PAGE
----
Hoopfest is an event for all comers, and athletes from second grade to age 77 squared off Saturday in the world’s largest 3-on-3 basketball tournament, now in its 29th year.
Tom Ferch and his sons Shann and Kral have played several tournaments, and have made appearances at Hoopfest on and off for years. This year, now that Shann, the youngest in the group, is 50, they were able to compete on the same team for the first time.
“I think the joy (of it) is … mostly just the love of being together and enjoying each other,” Shann Ferch said.
Shann said he and his brother Kral played basketball together at Montana State, and his father, who is 77, plays in international 75-and-over tournaments. Close family friend Terry Schaplow, who is also on the team, plays in 65-and-over tournaments.
Despite winning their Saturday games, the brothers said this might be their first and last time playing in Hoopfest together. Kral said 3-on-3-style basketball is a lot more physical than how the game is normally played, and outside on the asphalt injuries like the roadburn he sustained during their Saturday morning matchup are a lot more likely.
Hoopfest organizer Giff Marleau said the adult men’s division is one of the largest groups at the event, but some of the most dedicated players who return year after year are the women in the 40-and-up division.
Ginny Knox and Annette Helling of the team Old Spokane, which also includes Janet Skaife and Jeanne Helfer, said their team, with a few intermittent breaks, has competed every year since the tournament began. Knox has never missed a Hoopfest.
“That’s really the only reason we’re playing,” Knox said. “I guilted them into it so I could keep my streak alive to 30.”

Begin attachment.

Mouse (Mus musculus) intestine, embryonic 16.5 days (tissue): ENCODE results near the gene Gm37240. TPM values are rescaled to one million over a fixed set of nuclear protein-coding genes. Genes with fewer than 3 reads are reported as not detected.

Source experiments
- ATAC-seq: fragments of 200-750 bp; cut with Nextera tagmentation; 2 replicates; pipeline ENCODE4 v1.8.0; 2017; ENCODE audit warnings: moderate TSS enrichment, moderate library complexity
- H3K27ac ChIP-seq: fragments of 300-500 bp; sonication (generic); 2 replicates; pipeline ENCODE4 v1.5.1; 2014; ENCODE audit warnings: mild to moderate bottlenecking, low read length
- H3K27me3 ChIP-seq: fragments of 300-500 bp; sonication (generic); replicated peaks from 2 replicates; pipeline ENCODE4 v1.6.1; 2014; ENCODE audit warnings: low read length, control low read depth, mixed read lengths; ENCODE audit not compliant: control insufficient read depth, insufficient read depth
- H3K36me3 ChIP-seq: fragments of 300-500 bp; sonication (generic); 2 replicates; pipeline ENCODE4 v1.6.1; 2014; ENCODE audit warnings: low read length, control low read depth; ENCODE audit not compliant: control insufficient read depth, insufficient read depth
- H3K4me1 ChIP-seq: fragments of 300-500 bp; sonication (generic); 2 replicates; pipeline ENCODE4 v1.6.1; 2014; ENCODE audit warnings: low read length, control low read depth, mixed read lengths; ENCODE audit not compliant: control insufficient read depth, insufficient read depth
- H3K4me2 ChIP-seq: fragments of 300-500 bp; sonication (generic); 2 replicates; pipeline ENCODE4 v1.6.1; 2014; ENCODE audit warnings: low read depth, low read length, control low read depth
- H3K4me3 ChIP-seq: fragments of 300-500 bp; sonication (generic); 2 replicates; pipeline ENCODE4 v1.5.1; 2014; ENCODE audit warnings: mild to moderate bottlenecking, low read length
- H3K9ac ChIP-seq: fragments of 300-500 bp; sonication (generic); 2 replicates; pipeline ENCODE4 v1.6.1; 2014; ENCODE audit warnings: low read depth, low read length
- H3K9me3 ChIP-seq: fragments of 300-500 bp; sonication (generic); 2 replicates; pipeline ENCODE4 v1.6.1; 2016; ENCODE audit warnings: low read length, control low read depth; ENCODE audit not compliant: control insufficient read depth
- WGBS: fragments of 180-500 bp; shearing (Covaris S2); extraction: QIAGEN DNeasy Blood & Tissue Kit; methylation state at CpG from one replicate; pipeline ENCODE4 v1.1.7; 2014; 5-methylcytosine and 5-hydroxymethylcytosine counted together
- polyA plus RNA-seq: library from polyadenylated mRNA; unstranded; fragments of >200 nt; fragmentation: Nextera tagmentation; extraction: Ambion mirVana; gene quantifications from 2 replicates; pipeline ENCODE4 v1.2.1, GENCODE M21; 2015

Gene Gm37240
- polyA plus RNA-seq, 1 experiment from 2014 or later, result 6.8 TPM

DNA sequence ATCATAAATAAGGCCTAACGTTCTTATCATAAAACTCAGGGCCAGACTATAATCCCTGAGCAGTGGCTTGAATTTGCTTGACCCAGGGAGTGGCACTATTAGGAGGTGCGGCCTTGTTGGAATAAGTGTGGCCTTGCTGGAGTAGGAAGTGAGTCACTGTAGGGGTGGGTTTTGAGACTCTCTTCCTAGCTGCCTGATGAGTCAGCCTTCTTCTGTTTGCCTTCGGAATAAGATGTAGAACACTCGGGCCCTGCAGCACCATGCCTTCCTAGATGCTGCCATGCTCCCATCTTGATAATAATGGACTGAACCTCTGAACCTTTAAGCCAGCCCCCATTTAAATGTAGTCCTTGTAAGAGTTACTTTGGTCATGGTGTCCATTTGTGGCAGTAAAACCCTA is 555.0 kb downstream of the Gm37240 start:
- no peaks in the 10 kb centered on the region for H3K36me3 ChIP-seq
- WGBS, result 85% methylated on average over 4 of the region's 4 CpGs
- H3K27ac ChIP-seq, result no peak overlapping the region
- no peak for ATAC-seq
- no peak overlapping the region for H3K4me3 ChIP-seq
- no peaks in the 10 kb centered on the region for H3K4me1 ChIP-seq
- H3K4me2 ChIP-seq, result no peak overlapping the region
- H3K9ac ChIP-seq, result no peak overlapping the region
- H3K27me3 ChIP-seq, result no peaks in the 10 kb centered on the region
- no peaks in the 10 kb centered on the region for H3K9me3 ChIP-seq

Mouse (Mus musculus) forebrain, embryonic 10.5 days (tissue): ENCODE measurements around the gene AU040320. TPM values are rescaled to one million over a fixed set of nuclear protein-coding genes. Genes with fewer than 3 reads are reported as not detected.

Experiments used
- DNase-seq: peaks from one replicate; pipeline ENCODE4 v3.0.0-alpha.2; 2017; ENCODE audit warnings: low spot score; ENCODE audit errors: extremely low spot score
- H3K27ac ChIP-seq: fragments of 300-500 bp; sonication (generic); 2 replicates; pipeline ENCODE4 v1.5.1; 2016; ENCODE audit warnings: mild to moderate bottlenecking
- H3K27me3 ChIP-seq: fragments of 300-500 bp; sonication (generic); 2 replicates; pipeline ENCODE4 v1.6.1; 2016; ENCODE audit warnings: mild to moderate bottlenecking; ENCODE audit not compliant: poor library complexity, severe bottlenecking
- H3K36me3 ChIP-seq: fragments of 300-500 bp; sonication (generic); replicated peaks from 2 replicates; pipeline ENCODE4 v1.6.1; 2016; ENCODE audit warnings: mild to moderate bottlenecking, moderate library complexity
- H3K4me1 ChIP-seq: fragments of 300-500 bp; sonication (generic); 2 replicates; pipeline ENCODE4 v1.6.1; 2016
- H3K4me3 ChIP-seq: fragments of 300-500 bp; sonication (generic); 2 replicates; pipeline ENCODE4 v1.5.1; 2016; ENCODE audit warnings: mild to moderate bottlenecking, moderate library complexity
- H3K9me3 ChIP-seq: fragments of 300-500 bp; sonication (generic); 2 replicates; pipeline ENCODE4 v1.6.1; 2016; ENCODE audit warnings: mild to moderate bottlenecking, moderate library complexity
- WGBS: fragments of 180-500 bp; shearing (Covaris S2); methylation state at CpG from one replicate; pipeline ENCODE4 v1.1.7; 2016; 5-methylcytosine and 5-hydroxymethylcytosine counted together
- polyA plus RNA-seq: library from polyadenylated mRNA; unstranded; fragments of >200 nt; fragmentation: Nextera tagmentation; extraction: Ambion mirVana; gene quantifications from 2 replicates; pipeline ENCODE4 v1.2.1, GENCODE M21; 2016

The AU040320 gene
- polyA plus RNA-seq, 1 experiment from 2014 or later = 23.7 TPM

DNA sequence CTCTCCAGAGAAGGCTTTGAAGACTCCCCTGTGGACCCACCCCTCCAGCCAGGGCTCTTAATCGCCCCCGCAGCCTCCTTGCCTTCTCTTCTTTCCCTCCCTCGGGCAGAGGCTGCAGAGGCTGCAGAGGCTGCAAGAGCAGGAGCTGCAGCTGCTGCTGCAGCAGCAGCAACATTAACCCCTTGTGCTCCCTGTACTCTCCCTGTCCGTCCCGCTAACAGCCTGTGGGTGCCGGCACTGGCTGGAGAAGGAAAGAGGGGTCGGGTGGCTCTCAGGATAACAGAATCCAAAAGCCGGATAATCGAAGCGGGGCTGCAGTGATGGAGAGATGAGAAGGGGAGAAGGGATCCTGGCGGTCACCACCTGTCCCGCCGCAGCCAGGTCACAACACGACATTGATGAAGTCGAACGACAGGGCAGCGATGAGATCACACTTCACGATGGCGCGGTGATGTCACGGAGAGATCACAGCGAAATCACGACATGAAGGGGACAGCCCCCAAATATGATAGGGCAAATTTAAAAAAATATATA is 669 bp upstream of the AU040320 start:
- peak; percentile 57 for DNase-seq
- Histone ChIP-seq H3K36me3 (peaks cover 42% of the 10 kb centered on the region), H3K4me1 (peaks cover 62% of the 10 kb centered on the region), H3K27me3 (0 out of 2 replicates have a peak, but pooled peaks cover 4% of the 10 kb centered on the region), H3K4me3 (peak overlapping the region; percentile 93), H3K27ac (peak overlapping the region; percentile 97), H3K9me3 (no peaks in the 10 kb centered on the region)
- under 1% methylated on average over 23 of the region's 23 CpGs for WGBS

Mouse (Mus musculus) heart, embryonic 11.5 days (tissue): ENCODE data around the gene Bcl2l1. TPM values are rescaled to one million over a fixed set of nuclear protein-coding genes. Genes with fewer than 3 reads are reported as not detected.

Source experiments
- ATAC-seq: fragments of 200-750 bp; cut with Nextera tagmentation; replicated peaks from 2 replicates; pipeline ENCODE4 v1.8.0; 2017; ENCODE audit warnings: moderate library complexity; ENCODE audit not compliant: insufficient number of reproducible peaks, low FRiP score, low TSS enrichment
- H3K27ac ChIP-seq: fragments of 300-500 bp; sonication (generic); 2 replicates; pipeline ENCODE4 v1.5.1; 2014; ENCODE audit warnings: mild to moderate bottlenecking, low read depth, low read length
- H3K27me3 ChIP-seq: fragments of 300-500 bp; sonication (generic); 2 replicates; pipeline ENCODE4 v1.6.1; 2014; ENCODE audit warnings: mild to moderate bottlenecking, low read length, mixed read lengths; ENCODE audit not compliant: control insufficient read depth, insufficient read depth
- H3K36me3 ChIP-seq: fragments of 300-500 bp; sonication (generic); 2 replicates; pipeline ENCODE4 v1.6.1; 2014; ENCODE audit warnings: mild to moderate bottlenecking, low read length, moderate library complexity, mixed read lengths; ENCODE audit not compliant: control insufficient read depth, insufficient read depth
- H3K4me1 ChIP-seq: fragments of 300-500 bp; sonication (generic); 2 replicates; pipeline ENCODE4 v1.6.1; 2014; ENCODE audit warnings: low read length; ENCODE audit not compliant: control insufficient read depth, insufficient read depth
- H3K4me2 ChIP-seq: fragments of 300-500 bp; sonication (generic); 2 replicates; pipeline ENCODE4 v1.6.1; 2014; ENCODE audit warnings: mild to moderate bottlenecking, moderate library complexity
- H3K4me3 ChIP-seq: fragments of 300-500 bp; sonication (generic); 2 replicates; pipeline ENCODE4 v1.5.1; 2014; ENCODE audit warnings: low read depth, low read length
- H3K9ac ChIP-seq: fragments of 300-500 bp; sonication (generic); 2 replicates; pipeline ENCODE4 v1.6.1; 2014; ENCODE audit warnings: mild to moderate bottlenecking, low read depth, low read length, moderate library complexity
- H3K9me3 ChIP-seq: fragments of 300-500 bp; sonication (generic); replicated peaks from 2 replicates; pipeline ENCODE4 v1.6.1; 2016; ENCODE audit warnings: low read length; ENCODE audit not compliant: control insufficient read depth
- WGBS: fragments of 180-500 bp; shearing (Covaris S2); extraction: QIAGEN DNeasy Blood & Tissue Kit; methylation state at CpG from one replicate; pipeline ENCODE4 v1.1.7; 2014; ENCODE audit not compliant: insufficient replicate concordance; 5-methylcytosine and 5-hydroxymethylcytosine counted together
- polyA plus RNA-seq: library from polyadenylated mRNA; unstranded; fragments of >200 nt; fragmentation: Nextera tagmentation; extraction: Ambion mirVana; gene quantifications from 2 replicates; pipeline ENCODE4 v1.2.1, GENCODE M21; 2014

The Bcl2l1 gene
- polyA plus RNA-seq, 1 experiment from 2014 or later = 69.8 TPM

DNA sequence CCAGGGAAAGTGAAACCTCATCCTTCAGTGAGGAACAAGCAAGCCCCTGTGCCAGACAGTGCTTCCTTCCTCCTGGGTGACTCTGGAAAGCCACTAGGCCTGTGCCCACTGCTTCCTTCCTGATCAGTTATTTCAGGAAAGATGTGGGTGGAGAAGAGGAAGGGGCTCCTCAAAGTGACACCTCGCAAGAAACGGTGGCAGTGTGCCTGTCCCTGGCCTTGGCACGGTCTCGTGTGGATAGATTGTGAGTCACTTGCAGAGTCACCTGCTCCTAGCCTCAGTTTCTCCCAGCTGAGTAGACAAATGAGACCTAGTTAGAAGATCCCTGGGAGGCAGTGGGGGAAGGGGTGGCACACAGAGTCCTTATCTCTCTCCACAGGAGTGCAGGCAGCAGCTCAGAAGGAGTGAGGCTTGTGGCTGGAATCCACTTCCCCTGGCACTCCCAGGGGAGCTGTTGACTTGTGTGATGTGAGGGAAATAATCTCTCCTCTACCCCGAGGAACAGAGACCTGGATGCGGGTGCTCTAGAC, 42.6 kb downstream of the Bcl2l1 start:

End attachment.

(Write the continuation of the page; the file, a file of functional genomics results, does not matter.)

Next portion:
Helling said when she first heard about Hoopfest from Knox, she didn’t believe the city would really close down its streets for basketball. But 29 years later, they’re still teammates.
Knox said the name Old Spokane was a reference to a coach they had at Spokane Falls Community College. While their name was once a tribute to their era of college ball, she said it was becoming more and more appropriate the longer they played together.
Colleen Flanigan, a member of team Pacemaker, which lost to Old Spokane, said Hoopfest was on the entire team’s bucket list. Flanigan said she and the other team members, Kelly Lafferty, Jennifer Gaffoney and Anne Molenda, have watched their children participate in the tournament for years and after she got her pacemaker in January, which inspired the team name, she realized they had to go for it.
“Our decision was met with surprise, consternation (and) mockery by our children,” Gaffoney said, “but they have since turned the corner and changed their minds.”
Their coach, 12-year-old Ryan Lafferty, Kelly Lafferty’s son, said the team fared far better than he anticipated.
“They scored more points (in this game) than I thought they would all weekend,” he said.
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